Mills in Uttar Pradesh, the country’s top sugar producer, are likely to start crushing operations from October-end. The projections for the coming season indicate record domestic sugar opening stock of 14.5 million tonnes (MT).
While Western UP units would start operating after Diwali in the last week of October, the sugar mills in Central and Eastern UP have been asked to start by the end of first and second weeks of November, respectively.
The Yogi Adityanath-led government has also announced sugarcane supply quota policy for 2019-20. The policy fixes supply quota of individual farmers, segregating them as marginal, small and regular agriculturists, on the basis of annual cane survey to ascertain the total number of cane farmers, estimated acreage and likely production.
The sugarcane department said it had effected some amendments for the benefit of bona fide farmers and to weed out ‘sugarcane mafia’ and unscrupulous complicity of government and mill officials.
“The sugarcane survey has been completed and mills are likely to start crushing after Diwali. By the middle of November, we expect all mills to begin their operations,” UP sugarcane principal secretary Sanjay Bhoosreddy told Business Standard.
Meanwhile, the private mills in UP are still baulked down by high arrears pertaining to the 2018-19 season. Total arrears are to the tune of Rs 8,000 crore, the bulk of which are due on private mills, which collectively number 94 of the total 119 mills in the state.
Recently, the state had set the deadline of August 31 for mills to settle their outstanding. Against total cane payables of Rs 33,047 crore, UP mills had so far paid about Rs 25,000 crore to farmers, thus leaving nearly 25% or about Rs 8,000 crore in arrears for 2018-19.
The government had warned defaulting mills of filing of cases under Section 3/7 of Essential Commodities Act (ESA) 1955 and issuance of recovery certificates (RC), which authorises the district administration to seize plant and stock for auctioning.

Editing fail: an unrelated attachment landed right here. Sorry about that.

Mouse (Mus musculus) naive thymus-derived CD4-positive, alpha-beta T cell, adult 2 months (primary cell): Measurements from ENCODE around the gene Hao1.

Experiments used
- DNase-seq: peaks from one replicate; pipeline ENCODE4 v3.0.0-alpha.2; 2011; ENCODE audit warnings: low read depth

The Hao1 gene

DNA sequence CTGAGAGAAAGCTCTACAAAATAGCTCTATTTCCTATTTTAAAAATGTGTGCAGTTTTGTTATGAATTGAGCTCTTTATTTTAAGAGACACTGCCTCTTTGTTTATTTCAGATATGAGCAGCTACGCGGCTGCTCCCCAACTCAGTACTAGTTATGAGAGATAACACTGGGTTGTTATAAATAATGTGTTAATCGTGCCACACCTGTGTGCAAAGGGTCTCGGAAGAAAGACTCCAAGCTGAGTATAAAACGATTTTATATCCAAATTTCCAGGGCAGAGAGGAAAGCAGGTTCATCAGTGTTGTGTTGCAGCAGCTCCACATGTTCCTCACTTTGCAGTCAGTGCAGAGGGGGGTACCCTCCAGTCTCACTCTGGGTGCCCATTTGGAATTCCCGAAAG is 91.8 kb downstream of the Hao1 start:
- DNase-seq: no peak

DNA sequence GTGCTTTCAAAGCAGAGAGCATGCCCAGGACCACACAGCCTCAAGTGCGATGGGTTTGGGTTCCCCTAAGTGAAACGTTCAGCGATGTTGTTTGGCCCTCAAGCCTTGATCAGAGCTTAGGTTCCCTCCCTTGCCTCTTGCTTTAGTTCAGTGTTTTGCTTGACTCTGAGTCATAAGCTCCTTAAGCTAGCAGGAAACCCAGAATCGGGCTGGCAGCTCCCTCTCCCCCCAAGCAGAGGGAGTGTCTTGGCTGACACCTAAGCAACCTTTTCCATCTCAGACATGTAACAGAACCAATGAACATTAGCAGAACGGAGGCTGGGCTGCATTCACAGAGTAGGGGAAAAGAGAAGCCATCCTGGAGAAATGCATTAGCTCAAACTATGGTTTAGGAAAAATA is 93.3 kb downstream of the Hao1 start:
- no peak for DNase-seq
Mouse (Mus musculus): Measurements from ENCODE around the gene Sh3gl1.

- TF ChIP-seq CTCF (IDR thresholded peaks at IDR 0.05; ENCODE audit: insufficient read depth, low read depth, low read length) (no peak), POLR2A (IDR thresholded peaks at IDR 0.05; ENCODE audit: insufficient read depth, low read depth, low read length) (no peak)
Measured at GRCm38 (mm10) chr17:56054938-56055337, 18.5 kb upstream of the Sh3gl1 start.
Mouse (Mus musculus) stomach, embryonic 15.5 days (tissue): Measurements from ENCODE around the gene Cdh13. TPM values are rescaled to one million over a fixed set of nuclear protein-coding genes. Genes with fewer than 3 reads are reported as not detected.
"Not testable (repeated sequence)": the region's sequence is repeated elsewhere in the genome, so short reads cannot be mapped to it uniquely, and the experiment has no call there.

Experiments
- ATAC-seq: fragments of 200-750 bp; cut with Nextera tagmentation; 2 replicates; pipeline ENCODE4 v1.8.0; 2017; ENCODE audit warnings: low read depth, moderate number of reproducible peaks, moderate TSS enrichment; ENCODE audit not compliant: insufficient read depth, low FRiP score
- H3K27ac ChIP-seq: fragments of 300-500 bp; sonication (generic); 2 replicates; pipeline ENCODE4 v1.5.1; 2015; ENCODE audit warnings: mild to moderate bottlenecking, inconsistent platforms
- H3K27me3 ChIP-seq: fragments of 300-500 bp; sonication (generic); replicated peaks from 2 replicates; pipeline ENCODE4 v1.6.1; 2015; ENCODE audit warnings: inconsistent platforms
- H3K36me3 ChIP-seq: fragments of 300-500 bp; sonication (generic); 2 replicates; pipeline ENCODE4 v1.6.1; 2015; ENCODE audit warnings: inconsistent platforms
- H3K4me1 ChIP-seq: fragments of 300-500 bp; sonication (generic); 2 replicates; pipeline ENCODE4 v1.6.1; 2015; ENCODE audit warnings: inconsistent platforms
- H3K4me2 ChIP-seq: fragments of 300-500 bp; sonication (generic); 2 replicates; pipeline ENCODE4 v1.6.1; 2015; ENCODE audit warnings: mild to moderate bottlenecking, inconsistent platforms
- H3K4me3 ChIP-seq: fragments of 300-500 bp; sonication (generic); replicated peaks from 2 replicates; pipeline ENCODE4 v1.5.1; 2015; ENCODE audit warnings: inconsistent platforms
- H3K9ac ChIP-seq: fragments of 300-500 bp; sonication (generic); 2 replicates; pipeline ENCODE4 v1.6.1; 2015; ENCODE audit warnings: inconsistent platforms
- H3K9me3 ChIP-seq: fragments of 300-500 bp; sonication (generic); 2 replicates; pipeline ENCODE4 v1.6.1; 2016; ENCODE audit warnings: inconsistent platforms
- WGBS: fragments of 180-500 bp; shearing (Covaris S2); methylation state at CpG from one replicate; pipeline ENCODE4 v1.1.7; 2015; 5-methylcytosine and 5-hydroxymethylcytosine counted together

Among top defaulters are Bajaj Hindusthan group, Simbhaoli, Modi Dhampur etc. “The arrears are unlikely to subside anytime soon, since defaulting mills in the state do not have financial resources to pare their outstanding position. Besides, they have not been provided with any government scheme to help them settle their payment liabilities,” a Simbhaoli group official said.
He further claimed the soft loan scheme had only benefited the big groups, who were already well-heeled so far as their financial standing to repay farmers was concerned.
In 2018-19, UP sugar output stood at about 11.8 MT compared to a little over 12 MT in 2017-18.
In 2019-20, India’s sugar output is projected to dip by nearly 14% to about 28 MT from 33 MT in the current sugar season 2018-19. Indian Sugar Mills Association (ISMA) had earlier attributed its preliminary projections to poor rainfall and low water availability in major cane growing states of Maharashtra, Karnataka and Tamil Nadu.
However, sugar opening stock is expected at record high of 14.5 MT, almost three times ‘normative requirement’ of 5 MT in carryover stock. Since, annual sugar requirement is around 2.65 MT, there would still be surplus stock in next season with ISMA stressing for allowing sugar exports to insulate sugar companies from prospective losses arising out of inventory costs.
“The silver lining is that global sugar market is likely to have a deficit of 4 MT, which would provide an opportunity to Indian companies. However, the Centre should announce sugar export policy early, so that millers get time to capitalise on the favourable matrix,” ISMA director general Abinash Verma had earlier underlined.
The Association had pegged domestic cane acreage at 4.93 million hectares (MH) in 2019-20, roughly 11% lower compared to 5.50 MH last year. Meanwhile, UP is estimated to have cane area of 2.36 MH, 2% lower than 2.41 MH in 2018-19. However, the state is projected to record better yield per hectare due to high yielding varieties.